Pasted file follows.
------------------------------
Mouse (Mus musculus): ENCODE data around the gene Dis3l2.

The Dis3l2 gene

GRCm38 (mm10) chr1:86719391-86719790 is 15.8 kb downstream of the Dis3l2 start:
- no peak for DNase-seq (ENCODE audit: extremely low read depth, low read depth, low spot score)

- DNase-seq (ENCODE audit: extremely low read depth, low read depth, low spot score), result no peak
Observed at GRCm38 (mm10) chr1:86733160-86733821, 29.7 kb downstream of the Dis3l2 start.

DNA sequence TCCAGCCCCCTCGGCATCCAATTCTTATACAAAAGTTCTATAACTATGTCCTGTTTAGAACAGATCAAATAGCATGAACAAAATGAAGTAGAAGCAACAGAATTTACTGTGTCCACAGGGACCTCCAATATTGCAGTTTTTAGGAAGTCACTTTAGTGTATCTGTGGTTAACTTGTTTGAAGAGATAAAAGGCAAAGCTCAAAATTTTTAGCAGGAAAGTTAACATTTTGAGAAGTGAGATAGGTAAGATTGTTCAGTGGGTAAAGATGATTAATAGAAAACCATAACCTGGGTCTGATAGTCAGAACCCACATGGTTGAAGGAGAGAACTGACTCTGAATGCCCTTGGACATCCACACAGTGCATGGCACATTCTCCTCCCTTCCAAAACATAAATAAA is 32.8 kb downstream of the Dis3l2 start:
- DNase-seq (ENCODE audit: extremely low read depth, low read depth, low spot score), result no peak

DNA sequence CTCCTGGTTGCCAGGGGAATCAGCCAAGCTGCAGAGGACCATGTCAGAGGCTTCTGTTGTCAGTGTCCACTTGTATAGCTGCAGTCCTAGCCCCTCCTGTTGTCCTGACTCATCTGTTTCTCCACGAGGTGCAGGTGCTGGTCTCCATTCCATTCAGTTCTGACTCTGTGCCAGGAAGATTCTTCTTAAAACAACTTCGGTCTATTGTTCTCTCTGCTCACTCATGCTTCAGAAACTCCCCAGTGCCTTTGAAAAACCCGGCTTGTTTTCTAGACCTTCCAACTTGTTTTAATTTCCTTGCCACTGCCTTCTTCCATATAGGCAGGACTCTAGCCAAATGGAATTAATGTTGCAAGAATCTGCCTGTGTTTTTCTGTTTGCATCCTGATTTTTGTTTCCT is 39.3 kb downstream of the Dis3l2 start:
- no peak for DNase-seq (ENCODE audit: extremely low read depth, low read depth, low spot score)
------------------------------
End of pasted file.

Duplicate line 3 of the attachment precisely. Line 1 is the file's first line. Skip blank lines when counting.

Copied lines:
GRCm38 (mm10) chr1:86719391-86719790 is 15.8 kb downstream of the Dis3l2 start: